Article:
Last night, at our Republican caucus meeting, when I asked for clarification about the platform, I had a disturbing experience. I was asking about this specific clause of the Utah Republican platform, " Parents have the primary right and responsibility to educate their children, and we support their right to choose public, private, or home education. We support incentives to promote competitive excellence."
I wanted to know if Parents' Choice = vouchers. I support the ideals of parents choosing the best educational experience for their children. I don't think vouchers would be as fiscally sound nor the best way to bring that about. I just don't agree with the means (vouchers) and wanted to be assured that our delegates would continuously be open to other ways to accomplish the end. There was a wonderful delegate that politely and considerately stated her stance and was very accepting of my questions.
However, in the middle of her explanation, another man, who had just walked into our meeting, raised his hand. He introduced himself as a Mr. Early and informed us that he had helped write the voucher bill. Then he proceeded to tell me that I was to agree with vouchers because they embody "Parents' Choice for Education," (the ideals of which I support, just not the voucher means). If I don't agree with vouchers, I should just support delegates that do, for the good of the party. If I won't, then I'm just as bad as a liberal Democrat and should register as one. This came from the mouth of an "observer" of our precinct caucus, not even a resident. He's not even supposed to say a word at our meeting.
When I attempted to speak up to clarify my thinking, he interrupted me (a true member of the precinct) and continued to rant about how the Republicans are the last hold out for vouchers. The ACLU and the teachers' unions are trying to destroy Parents' Choice. Unfortunately, the precinct chair saw it was getting heated and tried to move forward. I was cut off, interrupted, and told off by a person who wasn't even a precinct member! That is unacceptable!
I think that debate and dialogue are healthy and necessary to be an educated and informed citizen. Instead of questioning being perceived as an enemy tactic, it should be possible to disagree with aspects of the platform and still maintain good standing in the party.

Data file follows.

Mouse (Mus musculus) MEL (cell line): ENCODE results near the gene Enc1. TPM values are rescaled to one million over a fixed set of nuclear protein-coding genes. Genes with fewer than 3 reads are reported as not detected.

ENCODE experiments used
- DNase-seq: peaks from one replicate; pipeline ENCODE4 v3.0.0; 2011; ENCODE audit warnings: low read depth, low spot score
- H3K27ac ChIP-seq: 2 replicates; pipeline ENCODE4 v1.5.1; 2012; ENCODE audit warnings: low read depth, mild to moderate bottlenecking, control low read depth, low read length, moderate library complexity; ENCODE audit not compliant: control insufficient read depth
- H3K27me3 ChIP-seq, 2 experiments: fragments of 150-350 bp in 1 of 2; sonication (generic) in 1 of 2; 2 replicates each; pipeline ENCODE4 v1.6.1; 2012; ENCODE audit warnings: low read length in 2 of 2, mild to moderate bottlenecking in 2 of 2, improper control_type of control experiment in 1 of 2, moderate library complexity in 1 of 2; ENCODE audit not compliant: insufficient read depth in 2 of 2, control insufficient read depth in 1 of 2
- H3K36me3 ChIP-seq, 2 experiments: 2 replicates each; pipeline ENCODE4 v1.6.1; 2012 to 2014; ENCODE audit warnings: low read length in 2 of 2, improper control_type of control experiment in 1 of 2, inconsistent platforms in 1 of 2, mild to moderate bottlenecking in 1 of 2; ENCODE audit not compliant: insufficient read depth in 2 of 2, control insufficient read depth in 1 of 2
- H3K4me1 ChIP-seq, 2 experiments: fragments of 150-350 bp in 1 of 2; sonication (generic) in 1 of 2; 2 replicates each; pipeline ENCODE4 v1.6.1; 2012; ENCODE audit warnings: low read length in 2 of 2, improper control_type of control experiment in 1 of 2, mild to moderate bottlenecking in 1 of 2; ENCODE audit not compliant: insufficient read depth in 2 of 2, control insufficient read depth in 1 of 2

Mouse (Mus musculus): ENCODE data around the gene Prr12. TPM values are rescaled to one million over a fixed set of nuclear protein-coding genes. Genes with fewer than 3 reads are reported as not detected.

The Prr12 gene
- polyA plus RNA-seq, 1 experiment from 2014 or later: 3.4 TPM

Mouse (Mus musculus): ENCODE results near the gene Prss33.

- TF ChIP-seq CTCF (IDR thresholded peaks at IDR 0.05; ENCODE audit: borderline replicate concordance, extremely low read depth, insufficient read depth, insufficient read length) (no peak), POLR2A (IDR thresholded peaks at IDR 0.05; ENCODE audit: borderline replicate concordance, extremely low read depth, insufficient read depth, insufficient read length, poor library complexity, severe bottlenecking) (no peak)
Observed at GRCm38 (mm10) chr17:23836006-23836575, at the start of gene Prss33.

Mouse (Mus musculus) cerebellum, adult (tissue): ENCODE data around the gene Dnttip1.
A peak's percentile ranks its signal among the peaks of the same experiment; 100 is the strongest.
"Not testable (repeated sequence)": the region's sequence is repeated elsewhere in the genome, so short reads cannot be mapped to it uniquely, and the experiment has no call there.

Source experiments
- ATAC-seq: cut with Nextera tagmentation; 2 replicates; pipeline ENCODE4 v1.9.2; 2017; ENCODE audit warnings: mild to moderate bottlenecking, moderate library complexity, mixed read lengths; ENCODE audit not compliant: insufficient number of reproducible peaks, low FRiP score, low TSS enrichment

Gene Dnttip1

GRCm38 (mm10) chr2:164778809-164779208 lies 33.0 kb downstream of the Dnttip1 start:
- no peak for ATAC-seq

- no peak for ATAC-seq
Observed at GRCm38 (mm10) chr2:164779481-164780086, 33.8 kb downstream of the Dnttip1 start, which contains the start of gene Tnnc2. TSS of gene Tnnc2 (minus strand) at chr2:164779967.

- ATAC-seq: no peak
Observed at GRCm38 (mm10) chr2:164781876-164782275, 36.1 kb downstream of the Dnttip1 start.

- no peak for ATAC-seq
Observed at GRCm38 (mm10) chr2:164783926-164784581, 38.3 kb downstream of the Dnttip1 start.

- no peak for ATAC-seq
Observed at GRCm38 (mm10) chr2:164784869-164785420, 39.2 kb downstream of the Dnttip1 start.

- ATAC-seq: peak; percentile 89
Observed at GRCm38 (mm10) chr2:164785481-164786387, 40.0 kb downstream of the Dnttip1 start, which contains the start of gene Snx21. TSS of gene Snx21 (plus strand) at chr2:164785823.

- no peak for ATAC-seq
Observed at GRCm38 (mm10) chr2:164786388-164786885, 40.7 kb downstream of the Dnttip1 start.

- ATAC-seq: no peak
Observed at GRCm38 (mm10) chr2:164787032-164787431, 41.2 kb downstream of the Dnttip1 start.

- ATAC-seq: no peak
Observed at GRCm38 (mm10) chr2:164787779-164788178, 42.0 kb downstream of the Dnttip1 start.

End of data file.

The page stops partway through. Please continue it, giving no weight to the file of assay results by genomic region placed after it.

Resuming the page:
Among all of the silly things that happened, the last statement is what I want to focus on. This goes along with the last paragraph of my previous post. Does disagreement with a plank of the party platform equate to treason, heresy, or being a “liberal Democrat?” The faction of the Republican party—and yes, it is a faction—that calls Governor Huntsman a liberal is the most active and dominates the leadership much more than their proportional demographics within the party. As I said, much of that is the reward for showing up and being willing to serve, like what happened in my precinct. Political participation is good and that disconnect is something that needs to be remedied by more of the silent, moderate majority stepping up. But it seems like this over-represented right wing of the party is trying to impose their views as the “doctrinal purity” of the party. Those who disagree, from Senator McCain to Governor Huntsman to delegates who dare speak against vouchers, are being labeled “liberals” or RINO’s (Republicans in name only) and told they shouldn’t be members of the party. Why does the Eagle Forum get to decide what a “true Republican” really is? The party is a willing association of individuals who broadly agree on some or many principles, not a clone factory or a church. And the committees that devised the official county platform are certainly not prophets. If a large percentage of people who self-identify with the Republican Party have more moderate views than you, than why would they or delegates who represent them be RINO’s? I believe that moderate voters who generally vote Republican outnumber the right wing.